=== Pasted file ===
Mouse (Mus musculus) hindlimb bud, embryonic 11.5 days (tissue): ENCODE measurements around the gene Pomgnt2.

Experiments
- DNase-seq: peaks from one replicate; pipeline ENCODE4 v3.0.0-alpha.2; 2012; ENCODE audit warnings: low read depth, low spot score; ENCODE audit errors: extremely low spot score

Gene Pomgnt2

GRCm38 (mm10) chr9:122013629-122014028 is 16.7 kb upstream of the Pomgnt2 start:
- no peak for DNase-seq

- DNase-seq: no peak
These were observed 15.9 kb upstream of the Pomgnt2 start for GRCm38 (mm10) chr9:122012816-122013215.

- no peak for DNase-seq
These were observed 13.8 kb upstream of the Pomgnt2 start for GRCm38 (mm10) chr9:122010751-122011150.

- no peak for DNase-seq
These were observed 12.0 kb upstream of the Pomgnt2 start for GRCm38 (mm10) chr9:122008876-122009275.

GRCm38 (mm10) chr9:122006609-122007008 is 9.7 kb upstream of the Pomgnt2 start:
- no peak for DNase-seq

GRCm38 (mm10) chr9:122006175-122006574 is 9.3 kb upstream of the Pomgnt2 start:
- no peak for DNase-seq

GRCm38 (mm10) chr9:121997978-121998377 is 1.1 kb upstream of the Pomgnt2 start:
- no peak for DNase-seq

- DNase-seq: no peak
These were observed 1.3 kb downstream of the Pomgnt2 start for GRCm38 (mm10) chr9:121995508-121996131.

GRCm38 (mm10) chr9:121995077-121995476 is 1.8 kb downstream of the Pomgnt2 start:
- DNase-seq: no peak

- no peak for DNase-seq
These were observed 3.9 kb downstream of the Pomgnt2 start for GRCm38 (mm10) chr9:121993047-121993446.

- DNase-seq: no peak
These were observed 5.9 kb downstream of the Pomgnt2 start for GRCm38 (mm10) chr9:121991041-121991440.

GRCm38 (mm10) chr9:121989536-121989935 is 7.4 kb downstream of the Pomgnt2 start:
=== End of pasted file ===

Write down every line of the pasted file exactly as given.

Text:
Mouse (Mus musculus) hindlimb bud, embryonic 11.5 days (tissue): ENCODE measurements around the gene Pomgnt2.

Experiments
- DNase-seq: peaks from one replicate; pipeline ENCODE4 v3.0.0-alpha.2; 2012; ENCODE audit warnings: low read depth, low spot score; ENCODE audit errors: extremely low spot score

Gene Pomgnt2

GRCm38 (mm10) chr9:122013629-122014028 is 16.7 kb upstream of the Pomgnt2 start:
- no peak for DNase-seq

- DNase-seq: no peak
These were observed 15.9 kb upstream of the Pomgnt2 start for GRCm38 (mm10) chr9:122012816-122013215.

- no peak for DNase-seq
These were observed 13.8 kb upstream of the Pomgnt2 start for GRCm38 (mm10) chr9:122010751-122011150.

- no peak for DNase-seq
These were observed 12.0 kb upstream of the Pomgnt2 start for GRCm38 (mm10) chr9:122008876-122009275.

GRCm38 (mm10) chr9:122006609-122007008 is 9.7 kb upstream of the Pomgnt2 start:
- no peak for DNase-seq

GRCm38 (mm10) chr9:122006175-122006574 is 9.3 kb upstream of the Pomgnt2 start:
- no peak for DNase-seq

GRCm38 (mm10) chr9:121997978-121998377 is 1.1 kb upstream of the Pomgnt2 start:
- no peak for DNase-seq

- DNase-seq: no peak
These were observed 1.3 kb downstream of the Pomgnt2 start for GRCm38 (mm10) chr9:121995508-121996131.

GRCm38 (mm10) chr9:121995077-121995476 is 1.8 kb downstream of the Pomgnt2 start:
- DNase-seq: no peak

- no peak for DNase-seq
These were observed 3.9 kb downstream of the Pomgnt2 start for GRCm38 (mm10) chr9:121993047-121993446.

- DNase-seq: no peak
These were observed 5.9 kb downstream of the Pomgnt2 start for GRCm38 (mm10) chr9:121991041-121991440.

GRCm38 (mm10) chr9:121989536-121989935 is 7.4 kb downstream of the Pomgnt2 start: